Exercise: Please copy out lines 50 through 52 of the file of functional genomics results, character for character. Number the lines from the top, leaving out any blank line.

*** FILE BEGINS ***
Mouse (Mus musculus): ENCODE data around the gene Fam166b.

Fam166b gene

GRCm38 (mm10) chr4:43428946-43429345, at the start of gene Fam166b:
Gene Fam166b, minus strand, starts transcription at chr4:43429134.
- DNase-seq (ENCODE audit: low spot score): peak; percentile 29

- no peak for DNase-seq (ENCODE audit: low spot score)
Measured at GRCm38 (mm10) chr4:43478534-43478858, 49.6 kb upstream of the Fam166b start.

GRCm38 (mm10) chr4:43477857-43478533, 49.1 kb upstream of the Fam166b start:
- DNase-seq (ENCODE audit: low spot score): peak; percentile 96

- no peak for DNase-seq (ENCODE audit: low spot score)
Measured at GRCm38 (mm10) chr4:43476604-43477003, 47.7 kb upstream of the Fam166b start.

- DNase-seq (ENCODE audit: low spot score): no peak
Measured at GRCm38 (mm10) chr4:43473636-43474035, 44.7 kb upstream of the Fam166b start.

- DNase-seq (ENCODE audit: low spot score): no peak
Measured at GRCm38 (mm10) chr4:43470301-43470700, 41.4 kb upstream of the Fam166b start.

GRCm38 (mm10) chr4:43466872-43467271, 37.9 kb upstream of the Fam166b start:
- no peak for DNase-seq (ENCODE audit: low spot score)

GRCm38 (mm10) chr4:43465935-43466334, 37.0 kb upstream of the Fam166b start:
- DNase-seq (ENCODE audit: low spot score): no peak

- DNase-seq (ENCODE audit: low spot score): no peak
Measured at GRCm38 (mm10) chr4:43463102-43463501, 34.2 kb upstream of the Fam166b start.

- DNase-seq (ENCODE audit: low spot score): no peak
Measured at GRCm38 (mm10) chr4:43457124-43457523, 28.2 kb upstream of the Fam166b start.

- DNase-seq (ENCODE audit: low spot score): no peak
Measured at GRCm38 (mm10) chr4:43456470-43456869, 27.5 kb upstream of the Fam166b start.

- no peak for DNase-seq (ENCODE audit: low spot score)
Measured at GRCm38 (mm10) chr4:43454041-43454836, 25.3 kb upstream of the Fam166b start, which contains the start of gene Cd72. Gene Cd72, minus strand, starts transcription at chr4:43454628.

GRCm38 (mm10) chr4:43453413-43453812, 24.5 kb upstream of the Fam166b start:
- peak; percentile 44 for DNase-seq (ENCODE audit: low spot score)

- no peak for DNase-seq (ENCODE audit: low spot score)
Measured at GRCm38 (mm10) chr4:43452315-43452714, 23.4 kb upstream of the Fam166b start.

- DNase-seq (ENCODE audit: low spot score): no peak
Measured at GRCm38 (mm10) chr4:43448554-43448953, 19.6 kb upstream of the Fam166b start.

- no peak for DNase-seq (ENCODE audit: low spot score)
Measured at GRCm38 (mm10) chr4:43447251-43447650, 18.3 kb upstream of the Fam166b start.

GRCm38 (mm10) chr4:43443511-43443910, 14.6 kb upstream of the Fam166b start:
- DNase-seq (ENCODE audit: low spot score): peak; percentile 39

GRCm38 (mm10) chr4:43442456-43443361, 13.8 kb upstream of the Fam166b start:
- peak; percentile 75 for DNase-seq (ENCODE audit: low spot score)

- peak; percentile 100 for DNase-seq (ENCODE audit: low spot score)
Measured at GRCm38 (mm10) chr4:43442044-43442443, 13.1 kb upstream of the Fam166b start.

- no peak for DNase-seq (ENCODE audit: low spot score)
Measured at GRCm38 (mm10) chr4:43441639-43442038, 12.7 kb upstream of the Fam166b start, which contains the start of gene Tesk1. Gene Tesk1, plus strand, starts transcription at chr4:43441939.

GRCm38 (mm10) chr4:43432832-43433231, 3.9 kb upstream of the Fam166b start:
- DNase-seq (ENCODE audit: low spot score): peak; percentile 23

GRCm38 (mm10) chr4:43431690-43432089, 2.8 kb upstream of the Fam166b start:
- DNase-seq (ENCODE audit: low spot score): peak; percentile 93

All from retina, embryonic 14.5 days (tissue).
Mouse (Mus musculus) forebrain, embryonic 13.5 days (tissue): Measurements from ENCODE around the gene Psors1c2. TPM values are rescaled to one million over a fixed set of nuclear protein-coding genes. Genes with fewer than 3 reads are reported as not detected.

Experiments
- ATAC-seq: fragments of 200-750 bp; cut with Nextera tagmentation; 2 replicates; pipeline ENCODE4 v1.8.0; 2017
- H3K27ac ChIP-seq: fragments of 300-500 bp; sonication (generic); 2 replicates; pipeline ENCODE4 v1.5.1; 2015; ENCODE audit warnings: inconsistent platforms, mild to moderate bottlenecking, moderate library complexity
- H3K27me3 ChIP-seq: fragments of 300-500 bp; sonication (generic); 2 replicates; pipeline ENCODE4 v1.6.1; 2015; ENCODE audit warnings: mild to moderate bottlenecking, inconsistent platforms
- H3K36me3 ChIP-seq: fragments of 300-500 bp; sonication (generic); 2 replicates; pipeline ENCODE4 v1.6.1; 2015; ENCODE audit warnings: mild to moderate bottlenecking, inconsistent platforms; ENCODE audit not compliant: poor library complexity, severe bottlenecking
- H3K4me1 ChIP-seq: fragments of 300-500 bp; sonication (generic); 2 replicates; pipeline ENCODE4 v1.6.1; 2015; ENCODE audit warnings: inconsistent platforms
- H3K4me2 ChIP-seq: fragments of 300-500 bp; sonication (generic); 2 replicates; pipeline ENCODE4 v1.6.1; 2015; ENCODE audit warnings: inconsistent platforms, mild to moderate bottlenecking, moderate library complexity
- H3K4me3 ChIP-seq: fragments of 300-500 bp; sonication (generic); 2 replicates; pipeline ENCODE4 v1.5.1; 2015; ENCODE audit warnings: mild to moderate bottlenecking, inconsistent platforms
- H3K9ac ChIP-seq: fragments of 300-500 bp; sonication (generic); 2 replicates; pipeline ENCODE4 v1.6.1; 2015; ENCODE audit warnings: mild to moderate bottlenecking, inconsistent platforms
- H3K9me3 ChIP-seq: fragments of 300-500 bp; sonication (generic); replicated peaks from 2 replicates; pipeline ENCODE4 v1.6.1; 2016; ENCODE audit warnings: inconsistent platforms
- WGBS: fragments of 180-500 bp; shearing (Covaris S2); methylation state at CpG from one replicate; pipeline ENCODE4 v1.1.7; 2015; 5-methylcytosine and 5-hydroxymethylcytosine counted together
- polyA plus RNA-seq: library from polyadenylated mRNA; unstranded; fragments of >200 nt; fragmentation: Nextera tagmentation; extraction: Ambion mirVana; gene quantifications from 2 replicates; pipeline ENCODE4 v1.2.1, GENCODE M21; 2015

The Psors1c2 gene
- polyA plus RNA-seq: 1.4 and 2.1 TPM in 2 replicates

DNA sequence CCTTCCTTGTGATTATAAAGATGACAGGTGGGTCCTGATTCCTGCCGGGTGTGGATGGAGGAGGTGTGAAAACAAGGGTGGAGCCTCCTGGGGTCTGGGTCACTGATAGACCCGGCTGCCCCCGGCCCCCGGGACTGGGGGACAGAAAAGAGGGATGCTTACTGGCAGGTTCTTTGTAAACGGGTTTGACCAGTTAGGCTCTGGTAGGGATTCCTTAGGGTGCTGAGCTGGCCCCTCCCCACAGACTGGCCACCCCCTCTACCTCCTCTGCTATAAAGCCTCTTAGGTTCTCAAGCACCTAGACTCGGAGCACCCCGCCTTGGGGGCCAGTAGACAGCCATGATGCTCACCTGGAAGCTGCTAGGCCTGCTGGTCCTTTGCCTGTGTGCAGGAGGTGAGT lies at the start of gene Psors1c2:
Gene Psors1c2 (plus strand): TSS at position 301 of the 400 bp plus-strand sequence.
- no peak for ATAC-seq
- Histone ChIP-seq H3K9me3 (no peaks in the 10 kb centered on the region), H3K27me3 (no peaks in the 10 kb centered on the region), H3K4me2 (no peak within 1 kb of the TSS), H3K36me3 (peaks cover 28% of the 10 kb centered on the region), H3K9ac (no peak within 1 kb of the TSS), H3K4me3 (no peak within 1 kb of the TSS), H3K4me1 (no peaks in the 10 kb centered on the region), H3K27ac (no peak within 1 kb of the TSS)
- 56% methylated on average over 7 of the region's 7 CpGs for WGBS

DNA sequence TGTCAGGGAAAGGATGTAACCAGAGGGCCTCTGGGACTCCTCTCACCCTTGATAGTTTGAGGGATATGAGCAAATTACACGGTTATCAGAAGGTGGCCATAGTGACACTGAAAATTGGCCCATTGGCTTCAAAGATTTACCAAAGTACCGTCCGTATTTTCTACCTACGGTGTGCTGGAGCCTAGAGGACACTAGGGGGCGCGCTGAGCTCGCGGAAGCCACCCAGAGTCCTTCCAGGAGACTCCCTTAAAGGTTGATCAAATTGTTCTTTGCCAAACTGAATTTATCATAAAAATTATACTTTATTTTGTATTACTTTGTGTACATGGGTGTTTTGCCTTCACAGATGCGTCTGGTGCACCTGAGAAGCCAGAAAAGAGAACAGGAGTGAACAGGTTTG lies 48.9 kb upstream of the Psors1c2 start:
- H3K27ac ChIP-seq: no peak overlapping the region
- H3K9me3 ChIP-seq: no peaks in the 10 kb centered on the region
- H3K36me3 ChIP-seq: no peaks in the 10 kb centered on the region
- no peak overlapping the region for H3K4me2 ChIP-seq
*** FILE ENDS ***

Experiments
- ATAC-seq: fragments of 200-750 bp; cut with Nextera tagmentation; 2 replicates; pipeline ENCODE4 v1.8.0; 2017
- H3K27ac ChIP-seq: fragments of 300-500 bp; sonication (generic); 2 replicates; pipeline ENCODE4 v1.5.1; 2015; ENCODE audit warnings: inconsistent platforms, mild to moderate bottlenecking, moderate library complexity